All Hail Kale



I’d never thought of kale as a spring treat. Kale, at its best in fall, is a Scottish chieftain lifting its sword and shield to defy winter’s blast, holding fast to its brave greenery. But attempts to grow kale in our winter greenhouse had failed. It didn’t start to regrow, as spinach would, in the lengthening days of February. It died.

We were using the wrong kales — not wrong for fall, when the cold turns the leaves deliciously sweet, but wrong for overwintering. As with most gardening adventures, you often have to try a number of varieties to find ones that do just what you want them to do.

Most kales that people plant, including the increasingly popular Tuscan varieties such as Lacinato, are of the species Brassica oleracea. But my husband, Eliot, decided to fool around with some of the Russian/Siberian kales. These are of the species Brassica napus, which, if the truth be told, makes them closer to turnips and rutabagas, though with kale-like leaves.

So on Sept. 1, we transplanted two varieties into a small, unheated greenhouse. One was called True Siberian and the other Russian Hunger Gap. The first had a semi-curly leaf with white veins; the second was blue-green with reddish ribs, a bit like the colorful and popular Red Russian.

Hunger Gap sounded promising, because traditionally the hunger gap, or hungry gap, is the period at winter’s end when root crops in the cellar are shriveling long before anything green is happening in the garden. That variety, we were told, would not only winter over, it would also hold a long time before going to seed in spring, forming a nutritional bridge across the dreaded gap.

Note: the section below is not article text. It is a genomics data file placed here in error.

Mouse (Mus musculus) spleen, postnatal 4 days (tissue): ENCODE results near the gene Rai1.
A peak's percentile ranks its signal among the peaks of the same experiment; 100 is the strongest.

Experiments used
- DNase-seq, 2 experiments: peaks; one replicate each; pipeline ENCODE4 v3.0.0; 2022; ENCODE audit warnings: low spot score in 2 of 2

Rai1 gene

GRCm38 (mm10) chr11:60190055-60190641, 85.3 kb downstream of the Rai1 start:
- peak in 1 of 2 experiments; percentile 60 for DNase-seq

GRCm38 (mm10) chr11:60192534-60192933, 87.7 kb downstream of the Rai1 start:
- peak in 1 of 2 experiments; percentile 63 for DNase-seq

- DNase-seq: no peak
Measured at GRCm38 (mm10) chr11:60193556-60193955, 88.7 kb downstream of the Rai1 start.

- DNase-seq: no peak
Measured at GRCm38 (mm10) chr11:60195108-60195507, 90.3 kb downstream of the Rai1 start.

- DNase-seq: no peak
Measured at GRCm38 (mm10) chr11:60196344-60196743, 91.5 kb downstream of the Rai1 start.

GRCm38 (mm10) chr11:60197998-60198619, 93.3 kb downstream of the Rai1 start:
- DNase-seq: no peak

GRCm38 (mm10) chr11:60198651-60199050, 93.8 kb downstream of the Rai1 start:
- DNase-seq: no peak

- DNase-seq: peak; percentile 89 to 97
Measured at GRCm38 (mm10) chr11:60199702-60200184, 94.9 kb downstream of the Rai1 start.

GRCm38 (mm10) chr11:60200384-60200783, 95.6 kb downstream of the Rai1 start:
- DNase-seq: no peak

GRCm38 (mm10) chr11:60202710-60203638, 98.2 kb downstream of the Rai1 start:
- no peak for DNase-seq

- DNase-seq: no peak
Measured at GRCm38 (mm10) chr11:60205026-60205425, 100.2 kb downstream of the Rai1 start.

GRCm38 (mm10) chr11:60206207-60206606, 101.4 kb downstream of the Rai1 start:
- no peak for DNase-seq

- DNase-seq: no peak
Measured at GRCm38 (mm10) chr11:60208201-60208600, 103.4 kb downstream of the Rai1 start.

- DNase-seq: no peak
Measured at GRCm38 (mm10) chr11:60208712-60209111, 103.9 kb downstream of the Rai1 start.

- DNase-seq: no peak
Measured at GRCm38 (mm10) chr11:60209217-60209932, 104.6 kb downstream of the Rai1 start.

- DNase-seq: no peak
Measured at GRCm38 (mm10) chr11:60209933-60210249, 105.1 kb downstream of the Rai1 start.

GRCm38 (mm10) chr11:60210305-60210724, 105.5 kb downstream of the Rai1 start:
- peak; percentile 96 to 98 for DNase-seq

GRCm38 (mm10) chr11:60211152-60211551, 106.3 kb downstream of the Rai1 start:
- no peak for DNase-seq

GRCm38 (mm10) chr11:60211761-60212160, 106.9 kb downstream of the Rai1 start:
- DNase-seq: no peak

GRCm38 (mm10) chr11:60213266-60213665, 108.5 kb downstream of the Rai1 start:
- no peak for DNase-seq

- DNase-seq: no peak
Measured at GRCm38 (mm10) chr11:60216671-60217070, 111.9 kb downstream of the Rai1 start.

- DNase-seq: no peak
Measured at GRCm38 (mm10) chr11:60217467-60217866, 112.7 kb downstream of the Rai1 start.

Both plants did great in fall, then succumbed to low temperatures, like any kale. But in February they were born anew, sending forth fresh, tender foliage. Was that because they were bred to withstand a Siberian winter? Maybe in part, but we think it had more to do with the species’ turnip-like habit of growth, in which stems emerge in a cluster just above the ground, not one tall stem thrusting recklessly into cold air.

Even among the napa types, these proved especially ground-hugging, putting stealth above bravado.

Of course, flavor is what counts, so we tried them both raw and gently cooked. We thought True Siberian was sweet and delicious until we tried Russian Hunger Gap, and it was like putting sugar in tea. We couldn’t get enough of it.

True Siberian is available from Seeds of Change, (www.seedsofchange.com), but disappointingly, Russian Hunger Gap seed is currently out of stock at one of its few sources, Adaptive Seeds in Sweet Home, Ore. (www.adaptiveseeds.com; e-mail [email protected] for information).

Enviably, we can save seeds of it after it bolts into bloom, which it will get around to doing, many fine meals later.

Barbara Damrosch, author of “The Garden Primer,” is a freelance writer.

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Fenceviewer Staff

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